The Editor, The Himalayan Journal


Nandini Ji,

At the outset I apologize for the delay in writing due to my being away. I thank you for publishing my article in The Himalayan Journal Volume 71 (p. 175 - 185). But I am however a little surprised to note that the significant spelling mistake has been overlooked which has thrown a cloud of confusion on that article of our exploratory venture.

Foremost, the title of my account, 'Journey through Eastern Girthi and Janti Gad Valley of Garhwal' has been incorrectly printed in contents (No .15) as well as in article (P .175). To be precise, the proper noun 'Janti' has been wrongly published as 'Jainti' repeatedly in the different segments (P.176, para - 3; P.182 heading at the top of para 2; P.183, para 3 & 4; P.184, summary) of the text. Whereas the fundamental spelling 'Janti' remained correct and proper on the accompanying map (P. 177) and on the photograph (P.184).

Lastly the spelling ' Pratim ' of my name also stands as ' Prathim ' a printing mistake at the bottom of the article (P.185) where I have been introduced as the author.

So I kindly request you for the publication of errata in the next volume 72 to remove doubts and confusion from readers’ minds.

With best regards,
Partha Pratim Mitra




January 10, 2017

The Editor, The Himalayan Journal


Dear Madam,

Kinner Kailash-Jorkanden- Correction of Records

Kalpa, Kinnaur in Himachal Pradesh, offers a spectacular view of many peaks. This view has been admired for generations. One can see the pillar of Kailash, Kinner Kailash peak, Jorkanden (highest in the range) and Raldang. Some confusion in identifying the peaks seems to have occurred. Jorkanden peak has been identified as Saro Peak (6080 m) which cannot be observed from Kalpa. Also, there have been confusing markings on Google earth pictures as well.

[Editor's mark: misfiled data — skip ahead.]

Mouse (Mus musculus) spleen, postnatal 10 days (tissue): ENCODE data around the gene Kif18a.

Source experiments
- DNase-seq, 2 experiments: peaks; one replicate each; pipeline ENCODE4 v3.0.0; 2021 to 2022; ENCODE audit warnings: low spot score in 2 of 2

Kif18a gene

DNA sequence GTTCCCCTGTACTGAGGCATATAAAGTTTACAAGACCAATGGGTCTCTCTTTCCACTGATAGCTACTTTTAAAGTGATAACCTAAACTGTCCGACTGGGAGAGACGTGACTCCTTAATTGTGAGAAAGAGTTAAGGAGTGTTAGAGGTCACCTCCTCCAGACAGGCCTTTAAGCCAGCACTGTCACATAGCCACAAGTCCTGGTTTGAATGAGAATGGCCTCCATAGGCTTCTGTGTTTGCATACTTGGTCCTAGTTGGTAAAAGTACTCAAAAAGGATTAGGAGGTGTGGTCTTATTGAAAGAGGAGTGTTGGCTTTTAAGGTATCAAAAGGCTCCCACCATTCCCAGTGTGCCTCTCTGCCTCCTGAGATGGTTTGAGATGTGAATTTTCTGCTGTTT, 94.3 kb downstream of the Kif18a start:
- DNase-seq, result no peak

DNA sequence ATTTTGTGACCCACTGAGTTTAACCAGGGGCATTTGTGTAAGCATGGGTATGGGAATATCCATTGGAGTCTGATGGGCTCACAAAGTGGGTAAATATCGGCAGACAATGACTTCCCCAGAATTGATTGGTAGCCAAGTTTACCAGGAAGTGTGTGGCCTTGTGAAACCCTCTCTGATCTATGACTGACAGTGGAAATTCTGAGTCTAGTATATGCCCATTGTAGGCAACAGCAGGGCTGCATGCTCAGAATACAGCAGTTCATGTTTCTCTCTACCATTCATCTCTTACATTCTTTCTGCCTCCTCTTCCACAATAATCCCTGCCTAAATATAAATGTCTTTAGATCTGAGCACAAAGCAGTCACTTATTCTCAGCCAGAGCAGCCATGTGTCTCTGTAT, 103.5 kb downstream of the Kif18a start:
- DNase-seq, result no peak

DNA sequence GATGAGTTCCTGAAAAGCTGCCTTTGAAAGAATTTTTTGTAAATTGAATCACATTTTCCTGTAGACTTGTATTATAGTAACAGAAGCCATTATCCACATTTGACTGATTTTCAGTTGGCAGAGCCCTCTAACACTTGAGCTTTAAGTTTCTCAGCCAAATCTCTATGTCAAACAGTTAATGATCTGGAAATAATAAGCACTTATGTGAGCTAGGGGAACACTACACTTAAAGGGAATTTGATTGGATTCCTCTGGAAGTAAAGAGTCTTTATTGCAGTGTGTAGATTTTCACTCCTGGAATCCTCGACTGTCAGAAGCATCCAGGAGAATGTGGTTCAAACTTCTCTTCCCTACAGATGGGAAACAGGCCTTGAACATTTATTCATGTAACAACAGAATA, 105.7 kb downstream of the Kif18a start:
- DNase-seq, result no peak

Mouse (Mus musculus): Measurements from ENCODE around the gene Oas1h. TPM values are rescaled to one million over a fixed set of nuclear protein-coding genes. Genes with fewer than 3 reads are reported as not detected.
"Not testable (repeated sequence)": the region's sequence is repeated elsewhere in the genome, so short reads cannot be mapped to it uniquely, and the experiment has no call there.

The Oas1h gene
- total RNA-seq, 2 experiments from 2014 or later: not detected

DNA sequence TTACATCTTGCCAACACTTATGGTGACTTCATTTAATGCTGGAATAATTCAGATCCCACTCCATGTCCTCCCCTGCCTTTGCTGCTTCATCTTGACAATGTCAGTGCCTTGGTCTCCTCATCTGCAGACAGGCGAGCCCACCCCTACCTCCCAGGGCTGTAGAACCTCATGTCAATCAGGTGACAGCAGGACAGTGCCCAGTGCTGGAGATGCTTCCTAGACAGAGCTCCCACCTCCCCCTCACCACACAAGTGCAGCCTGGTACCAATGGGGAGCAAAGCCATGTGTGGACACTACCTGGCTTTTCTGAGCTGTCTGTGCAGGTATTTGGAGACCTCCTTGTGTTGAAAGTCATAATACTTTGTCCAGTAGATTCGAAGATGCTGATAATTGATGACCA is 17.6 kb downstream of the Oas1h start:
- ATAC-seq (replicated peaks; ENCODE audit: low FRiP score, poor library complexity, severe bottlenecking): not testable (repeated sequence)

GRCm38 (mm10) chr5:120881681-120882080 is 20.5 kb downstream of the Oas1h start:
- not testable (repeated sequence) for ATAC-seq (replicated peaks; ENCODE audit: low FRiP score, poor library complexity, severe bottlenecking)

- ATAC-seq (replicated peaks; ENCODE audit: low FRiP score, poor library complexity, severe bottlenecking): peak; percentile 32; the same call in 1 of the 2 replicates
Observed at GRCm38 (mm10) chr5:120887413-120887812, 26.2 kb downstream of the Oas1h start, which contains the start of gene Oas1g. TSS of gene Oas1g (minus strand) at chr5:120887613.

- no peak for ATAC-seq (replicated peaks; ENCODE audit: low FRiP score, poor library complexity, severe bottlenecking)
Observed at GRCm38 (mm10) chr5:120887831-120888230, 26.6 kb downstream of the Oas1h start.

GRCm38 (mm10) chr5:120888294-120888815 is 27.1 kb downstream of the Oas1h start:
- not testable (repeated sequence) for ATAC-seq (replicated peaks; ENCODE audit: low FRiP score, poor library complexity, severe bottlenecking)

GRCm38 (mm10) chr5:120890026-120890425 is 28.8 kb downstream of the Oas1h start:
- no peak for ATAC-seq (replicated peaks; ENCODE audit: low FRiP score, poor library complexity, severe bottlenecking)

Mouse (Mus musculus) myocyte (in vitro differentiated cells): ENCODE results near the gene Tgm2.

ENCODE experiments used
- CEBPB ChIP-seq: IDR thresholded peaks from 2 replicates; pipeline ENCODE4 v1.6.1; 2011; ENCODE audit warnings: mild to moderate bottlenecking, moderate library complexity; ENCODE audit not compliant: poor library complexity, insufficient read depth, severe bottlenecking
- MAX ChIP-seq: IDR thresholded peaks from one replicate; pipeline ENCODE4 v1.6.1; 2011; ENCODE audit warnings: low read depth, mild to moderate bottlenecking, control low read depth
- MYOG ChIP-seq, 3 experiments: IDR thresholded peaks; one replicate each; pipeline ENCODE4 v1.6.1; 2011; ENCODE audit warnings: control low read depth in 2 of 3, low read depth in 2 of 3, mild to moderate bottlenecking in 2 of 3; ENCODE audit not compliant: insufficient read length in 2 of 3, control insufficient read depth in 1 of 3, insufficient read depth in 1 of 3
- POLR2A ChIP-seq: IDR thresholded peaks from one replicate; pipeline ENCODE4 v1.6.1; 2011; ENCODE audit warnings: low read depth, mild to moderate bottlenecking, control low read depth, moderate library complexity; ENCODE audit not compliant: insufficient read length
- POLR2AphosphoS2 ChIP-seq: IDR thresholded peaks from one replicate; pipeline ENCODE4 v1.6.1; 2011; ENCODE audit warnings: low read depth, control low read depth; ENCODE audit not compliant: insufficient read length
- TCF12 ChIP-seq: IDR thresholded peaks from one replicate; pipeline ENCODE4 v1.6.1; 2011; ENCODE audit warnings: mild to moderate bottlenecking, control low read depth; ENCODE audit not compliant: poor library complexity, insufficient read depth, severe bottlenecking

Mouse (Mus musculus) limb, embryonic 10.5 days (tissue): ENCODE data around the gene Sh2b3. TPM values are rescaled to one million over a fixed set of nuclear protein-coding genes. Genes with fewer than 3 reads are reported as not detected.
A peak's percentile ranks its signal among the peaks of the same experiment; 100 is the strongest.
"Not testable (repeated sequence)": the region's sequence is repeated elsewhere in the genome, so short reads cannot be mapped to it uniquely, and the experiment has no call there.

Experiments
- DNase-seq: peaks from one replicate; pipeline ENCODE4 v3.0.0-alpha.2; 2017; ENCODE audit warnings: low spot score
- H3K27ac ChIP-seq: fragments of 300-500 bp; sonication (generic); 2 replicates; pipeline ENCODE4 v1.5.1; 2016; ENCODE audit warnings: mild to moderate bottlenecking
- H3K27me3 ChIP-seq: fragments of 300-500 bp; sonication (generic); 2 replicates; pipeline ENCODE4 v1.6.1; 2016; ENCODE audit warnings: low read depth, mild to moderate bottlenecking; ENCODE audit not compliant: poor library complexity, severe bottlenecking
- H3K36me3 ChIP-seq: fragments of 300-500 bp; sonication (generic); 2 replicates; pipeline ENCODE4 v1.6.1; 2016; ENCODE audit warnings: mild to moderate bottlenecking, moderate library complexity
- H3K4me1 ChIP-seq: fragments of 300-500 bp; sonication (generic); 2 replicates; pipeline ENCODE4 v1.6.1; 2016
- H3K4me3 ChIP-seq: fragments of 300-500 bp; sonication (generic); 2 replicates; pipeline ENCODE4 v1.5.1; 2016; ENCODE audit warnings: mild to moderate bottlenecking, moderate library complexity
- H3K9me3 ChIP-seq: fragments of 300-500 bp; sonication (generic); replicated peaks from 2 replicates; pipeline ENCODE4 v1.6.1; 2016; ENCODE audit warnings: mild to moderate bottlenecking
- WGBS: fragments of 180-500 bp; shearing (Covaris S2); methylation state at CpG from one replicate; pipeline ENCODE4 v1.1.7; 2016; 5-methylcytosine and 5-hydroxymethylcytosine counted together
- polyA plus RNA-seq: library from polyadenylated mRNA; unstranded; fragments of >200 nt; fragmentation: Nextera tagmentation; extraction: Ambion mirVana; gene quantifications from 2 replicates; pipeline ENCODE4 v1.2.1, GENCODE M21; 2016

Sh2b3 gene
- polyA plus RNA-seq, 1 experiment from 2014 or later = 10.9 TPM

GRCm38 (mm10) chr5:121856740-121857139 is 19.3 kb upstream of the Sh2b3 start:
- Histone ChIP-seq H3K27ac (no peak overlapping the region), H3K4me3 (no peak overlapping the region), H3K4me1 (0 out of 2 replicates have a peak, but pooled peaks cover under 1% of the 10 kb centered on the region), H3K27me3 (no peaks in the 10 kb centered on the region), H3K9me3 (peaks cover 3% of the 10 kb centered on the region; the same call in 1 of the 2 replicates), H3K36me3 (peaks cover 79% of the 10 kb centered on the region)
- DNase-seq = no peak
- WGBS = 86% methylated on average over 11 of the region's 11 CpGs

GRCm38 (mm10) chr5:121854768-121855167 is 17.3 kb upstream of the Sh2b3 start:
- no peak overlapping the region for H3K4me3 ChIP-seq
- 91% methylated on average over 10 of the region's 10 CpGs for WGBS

During my recent visit to Shimla, I had detailed discussions with Deepak Sanan, who was District Commissioner of Kalpa for several years. We were able to obtain the latest maps. Much information had been shared by Prof. Masato Oki and Reiko Terasawa of Japan to whom I am thankful.

The following details in the photo, sketch and sketch map is to establish correct identification. All pictures and maps in the past Himalayan Journals should be corrected as per this identification.

Haish Kapadia,
Editor Emeritus
The Himalayan Journal

Kinner Kailash Map View
Kinner Range Kalpa


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The Editor,
The Himalayan Journal


Dear Editor,

I recently read the book Soldier Mountaineer by Col. N. Kumar and co-authored by Col. N N Bhatia. Col. N. Kumar, one of India’s leading soldier-mountaineers, recalls his expeditions to Kangchenjunga (from east) and Nanda Devi amongst many other historic expeditions.

However, I was extremely disappointed to read his comments about his expedition to Nilkanth in 1961 - his Achilles Heel. He gives full details of the trip and the summit to narrate his view. However, his uncharitable comments on p.107 in the Nanda Devi 1964 chapter need to be challenged.

About his ascent of Nilkanth in 1961, he writes, “A huge controversy followed as some rich Bombayite chairborne mountaineers questioned the climb”. (bold mine)

The author is referring to the late Jagdish Nanavati, President Emeritus of the Himalayan Club and his study of the 1961 Nilkanth summit attempt. His classic study Is Nilkanth Unclimbed?, conclusively proved (even without any photographs available), that the true summit was not reached by the 1961 expedition. This study is available in the library of the Himalayan Club, and parts of it have been published in Himalayan Journal Vol. 41 in his article ‘Mountain Photo Orientation’ (available online at search in the Himalayan Journal Vol. 41)

This study is exhaustive and it stirred the Indian Mountaineering Foundation to appoint an enquiry which agreed to the fact that the ascent cannot be conclusively proved and recommended another expedition to Nilkanth the following year, which never took place. The international community, led by the Alpine Club and the Himalayan Club accepted the doubts about reaching the true summit of Nilkanth in 1961.

For Jagdish Nanavati, his meticulous study, dedication and pursuit of truth in the love of mountains were his true riches.

Harish Kapadia
Editor Emeritus, Himalayan Journal

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